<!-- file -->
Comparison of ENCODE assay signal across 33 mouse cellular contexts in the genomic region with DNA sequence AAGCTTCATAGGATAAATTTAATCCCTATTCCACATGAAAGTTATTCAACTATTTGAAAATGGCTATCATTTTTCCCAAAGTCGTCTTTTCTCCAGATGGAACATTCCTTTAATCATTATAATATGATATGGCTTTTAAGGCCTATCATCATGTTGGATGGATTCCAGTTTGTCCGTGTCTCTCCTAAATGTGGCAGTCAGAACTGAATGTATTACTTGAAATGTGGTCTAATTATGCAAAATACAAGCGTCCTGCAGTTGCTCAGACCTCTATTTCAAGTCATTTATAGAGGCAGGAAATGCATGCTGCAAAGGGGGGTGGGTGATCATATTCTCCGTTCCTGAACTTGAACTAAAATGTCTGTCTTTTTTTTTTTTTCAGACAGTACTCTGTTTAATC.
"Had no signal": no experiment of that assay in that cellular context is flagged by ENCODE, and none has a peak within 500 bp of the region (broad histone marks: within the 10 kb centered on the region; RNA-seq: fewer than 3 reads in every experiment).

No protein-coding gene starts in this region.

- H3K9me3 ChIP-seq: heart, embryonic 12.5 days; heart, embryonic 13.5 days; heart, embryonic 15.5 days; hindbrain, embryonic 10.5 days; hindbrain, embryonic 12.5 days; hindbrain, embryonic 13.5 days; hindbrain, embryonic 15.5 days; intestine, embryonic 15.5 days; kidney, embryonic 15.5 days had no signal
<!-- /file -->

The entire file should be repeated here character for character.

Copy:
Comparison of ENCODE assay signal across 33 mouse cellular contexts in the genomic region with DNA sequence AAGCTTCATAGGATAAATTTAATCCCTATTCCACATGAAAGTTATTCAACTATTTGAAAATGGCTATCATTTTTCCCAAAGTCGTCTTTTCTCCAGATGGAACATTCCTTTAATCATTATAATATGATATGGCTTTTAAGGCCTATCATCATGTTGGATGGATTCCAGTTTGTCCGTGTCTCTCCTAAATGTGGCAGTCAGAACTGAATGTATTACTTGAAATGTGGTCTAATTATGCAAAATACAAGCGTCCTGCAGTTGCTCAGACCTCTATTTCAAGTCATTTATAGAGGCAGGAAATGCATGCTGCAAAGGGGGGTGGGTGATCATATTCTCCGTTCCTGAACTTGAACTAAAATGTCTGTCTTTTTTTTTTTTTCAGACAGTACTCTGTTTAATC.
"Had no signal": no experiment of that assay in that cellular context is flagged by ENCODE, and none has a peak within 500 bp of the region (broad histone marks: within the 10 kb centered on the region; RNA-seq: fewer than 3 reads in every experiment).

No protein-coding gene starts in this region.

- H3K9me3 ChIP-seq: heart, embryonic 12.5 days; heart, embryonic 13.5 days; heart, embryonic 15.5 days; hindbrain, embryonic 10.5 days; hindbrain, embryonic 12.5 days; hindbrain, embryonic 13.5 days; hindbrain, embryonic 15.5 days; intestine, embryonic 15.5 days; kidney, embryonic 15.5 days had no signal